Got that pioneering spirit? You’re invited to help build Israel’s periphery by planting roots in southern soil with Nefesh B’Nefesh.
And it might have contrasted the moods following the swap.
Israel warmly welcomed home its son’s return, while engaging in a sobering debate about the meaning of it all and what might loom ahead.
Meanwhile, in the West Bank and Gaza, there were no expressions of remorse for the Israeli blood spilled by the freed terrorists in pizzerias, lynchings, discotheques, and Passover Seders. To the contrary, there were frenzied calls for the kidnapping of more Gilad Shalits, while Palestinian Authority President Mahmoud Abbas, not wanting to be outdone by Hamas, lauded the arrivals: “You are freedom fighters and holy warriors for the sake of God and the homeland.”
But as usual, Abbas got a pass in the editorial. Ultimately, he never seems to be responsible for anything.
Praising terrorists? A fiery speech at the UN last month, where he denied the Jewish people’s ancestral connection to the region, while citing the Muslim and Christian link? Avoiding bilateral talks? Setting preconditions for negotiations, while refusing Israel’s right to do the same? A reconciliation agreement with Hamas? PA spokesmen who continue to call for Israel’s eventual destruction and a judenrein West Bank?
All of that seems to count for little, since, we’re told, it’s Netanyahu’s fault anyway.
Then there was one final reason for infuriation.
With Muammar Khaddafi’s demise on Thursday, I was reminded again of just how shocked I was on January 21, 2009, when I opened the Times to see an op-ed, titled “The One-State Solution,” by, of all people, the Libyan leader. Surprise of surprises, he called for an end to Israel and, addressing a topic to which he brought such great expertise, the creation of one big, happy family in Israel’s place.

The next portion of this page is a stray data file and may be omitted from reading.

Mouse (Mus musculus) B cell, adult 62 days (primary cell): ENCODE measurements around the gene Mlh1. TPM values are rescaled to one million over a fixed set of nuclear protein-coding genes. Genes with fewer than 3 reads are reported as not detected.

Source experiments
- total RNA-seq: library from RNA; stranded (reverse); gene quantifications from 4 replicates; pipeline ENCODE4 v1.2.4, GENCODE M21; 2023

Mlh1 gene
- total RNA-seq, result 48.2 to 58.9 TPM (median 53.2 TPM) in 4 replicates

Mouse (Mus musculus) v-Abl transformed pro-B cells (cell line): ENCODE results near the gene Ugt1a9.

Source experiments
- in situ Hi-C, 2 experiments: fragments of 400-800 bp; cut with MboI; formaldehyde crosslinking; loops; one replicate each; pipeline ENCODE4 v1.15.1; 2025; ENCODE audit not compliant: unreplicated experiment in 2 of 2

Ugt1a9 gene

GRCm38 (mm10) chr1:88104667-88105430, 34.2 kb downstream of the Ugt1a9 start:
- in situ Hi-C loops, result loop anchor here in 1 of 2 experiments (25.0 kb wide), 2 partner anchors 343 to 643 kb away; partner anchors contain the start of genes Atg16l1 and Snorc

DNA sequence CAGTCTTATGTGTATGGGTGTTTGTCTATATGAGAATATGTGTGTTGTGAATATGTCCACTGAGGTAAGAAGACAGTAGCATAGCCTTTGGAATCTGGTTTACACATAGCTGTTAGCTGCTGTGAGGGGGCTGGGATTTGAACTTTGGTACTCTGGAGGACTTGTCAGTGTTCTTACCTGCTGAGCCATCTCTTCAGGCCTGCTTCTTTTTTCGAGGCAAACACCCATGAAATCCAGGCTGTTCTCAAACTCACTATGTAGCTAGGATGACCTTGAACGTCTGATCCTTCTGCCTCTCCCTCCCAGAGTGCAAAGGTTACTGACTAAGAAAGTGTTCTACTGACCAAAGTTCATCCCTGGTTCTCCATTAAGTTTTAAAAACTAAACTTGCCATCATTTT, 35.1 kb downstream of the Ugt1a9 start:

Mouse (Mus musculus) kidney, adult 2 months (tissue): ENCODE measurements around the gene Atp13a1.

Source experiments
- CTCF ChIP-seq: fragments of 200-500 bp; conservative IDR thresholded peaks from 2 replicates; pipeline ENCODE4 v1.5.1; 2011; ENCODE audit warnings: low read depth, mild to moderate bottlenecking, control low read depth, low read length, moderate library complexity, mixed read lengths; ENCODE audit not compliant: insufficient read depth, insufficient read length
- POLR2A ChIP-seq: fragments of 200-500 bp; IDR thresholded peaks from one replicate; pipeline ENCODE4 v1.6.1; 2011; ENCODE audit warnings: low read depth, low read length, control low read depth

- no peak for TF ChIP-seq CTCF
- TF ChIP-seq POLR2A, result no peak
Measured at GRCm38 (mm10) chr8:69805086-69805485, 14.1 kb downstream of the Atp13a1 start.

Having some idea of how difficult it is to get published on that page, I couldn’t quite grasp why the paper would give this tyrant prime real estate to spout off his irrelevant, absurd views on such an issue.
All I can say is, to better times!
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She has been here with me several times already, over almost thirty years, on various vacations that we remember with considerable affection and pleasure. But now we need to be entirely honest about Switzerland in World War II. Not all Jewish refugees had the good fortune to be rescued here. There were grave mistakes, very [...]
Israel is a country that understands security concerns. Many civil rights have been sacrificed in the name of security and Israelis are used to being checked every time they enter a shopping center, a large store or any public building. Americans recently learned that they, too, are subject to many checks on their most private activities.
Without a clear worldview, it is impossible to coherently deal with the challenge of the strategic changes taking place throughout the world – and particularly in the Middle East. Before our very eyes, a worldwide and local revolution is unfolding; their significance is greater than both World Wars combined.